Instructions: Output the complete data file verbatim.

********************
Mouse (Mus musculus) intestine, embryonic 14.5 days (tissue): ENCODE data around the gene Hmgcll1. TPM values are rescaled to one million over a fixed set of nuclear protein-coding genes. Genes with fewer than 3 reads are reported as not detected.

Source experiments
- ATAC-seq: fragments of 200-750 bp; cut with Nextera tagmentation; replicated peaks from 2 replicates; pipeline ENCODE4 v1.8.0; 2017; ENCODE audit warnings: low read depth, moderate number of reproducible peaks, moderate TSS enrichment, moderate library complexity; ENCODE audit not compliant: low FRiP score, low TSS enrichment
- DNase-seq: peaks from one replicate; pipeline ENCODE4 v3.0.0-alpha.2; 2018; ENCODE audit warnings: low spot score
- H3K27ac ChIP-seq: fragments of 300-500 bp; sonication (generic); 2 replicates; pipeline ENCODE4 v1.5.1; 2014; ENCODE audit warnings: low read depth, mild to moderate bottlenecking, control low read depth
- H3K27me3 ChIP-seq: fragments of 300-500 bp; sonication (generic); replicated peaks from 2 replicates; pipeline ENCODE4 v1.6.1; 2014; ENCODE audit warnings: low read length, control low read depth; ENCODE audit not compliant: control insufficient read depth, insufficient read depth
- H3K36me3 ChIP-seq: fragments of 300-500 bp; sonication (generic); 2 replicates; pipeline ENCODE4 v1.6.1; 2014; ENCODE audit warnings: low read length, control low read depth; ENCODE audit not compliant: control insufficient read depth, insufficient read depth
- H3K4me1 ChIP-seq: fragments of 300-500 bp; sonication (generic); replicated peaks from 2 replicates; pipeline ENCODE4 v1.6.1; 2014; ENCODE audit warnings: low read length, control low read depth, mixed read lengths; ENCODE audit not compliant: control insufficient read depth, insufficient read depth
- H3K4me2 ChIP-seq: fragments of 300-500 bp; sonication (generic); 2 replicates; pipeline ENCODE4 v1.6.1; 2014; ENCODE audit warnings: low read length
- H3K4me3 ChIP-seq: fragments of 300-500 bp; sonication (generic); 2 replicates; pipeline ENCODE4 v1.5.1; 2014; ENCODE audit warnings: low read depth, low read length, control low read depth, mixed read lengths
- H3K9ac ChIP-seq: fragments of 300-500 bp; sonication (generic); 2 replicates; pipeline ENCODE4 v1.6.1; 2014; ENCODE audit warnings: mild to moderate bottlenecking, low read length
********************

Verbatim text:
Mouse (Mus musculus) intestine, embryonic 14.5 days (tissue): ENCODE data around the gene Hmgcll1. TPM values are rescaled to one million over a fixed set of nuclear protein-coding genes. Genes with fewer than 3 reads are reported as not detected.

Source experiments
- ATAC-seq: fragments of 200-750 bp; cut with Nextera tagmentation; replicated peaks from 2 replicates; pipeline ENCODE4 v1.8.0; 2017; ENCODE audit warnings: low read depth, moderate number of reproducible peaks, moderate TSS enrichment, moderate library complexity; ENCODE audit not compliant: low FRiP score, low TSS enrichment
- DNase-seq: peaks from one replicate; pipeline ENCODE4 v3.0.0-alpha.2; 2018; ENCODE audit warnings: low spot score
- H3K27ac ChIP-seq: fragments of 300-500 bp; sonication (generic); 2 replicates; pipeline ENCODE4 v1.5.1; 2014; ENCODE audit warnings: low read depth, mild to moderate bottlenecking, control low read depth
- H3K27me3 ChIP-seq: fragments of 300-500 bp; sonication (generic); replicated peaks from 2 replicates; pipeline ENCODE4 v1.6.1; 2014; ENCODE audit warnings: low read length, control low read depth; ENCODE audit not compliant: control insufficient read depth, insufficient read depth
- H3K36me3 ChIP-seq: fragments of 300-500 bp; sonication (generic); 2 replicates; pipeline ENCODE4 v1.6.1; 2014; ENCODE audit warnings: low read length, control low read depth; ENCODE audit not compliant: control insufficient read depth, insufficient read depth
- H3K4me1 ChIP-seq: fragments of 300-500 bp; sonication (generic); replicated peaks from 2 replicates; pipeline ENCODE4 v1.6.1; 2014; ENCODE audit warnings: low read length, control low read depth, mixed read lengths; ENCODE audit not compliant: control insufficient read depth, insufficient read depth
- H3K4me2 ChIP-seq: fragments of 300-500 bp; sonication (generic); 2 replicates; pipeline ENCODE4 v1.6.1; 2014; ENCODE audit warnings: low read length
- H3K4me3 ChIP-seq: fragments of 300-500 bp; sonication (generic); 2 replicates; pipeline ENCODE4 v1.5.1; 2014; ENCODE audit warnings: low read depth, low read length, control low read depth, mixed read lengths
- H3K9ac ChIP-seq: fragments of 300-500 bp; sonication (generic); 2 replicates; pipeline ENCODE4 v1.6.1; 2014; ENCODE audit warnings: mild to moderate bottlenecking, low read length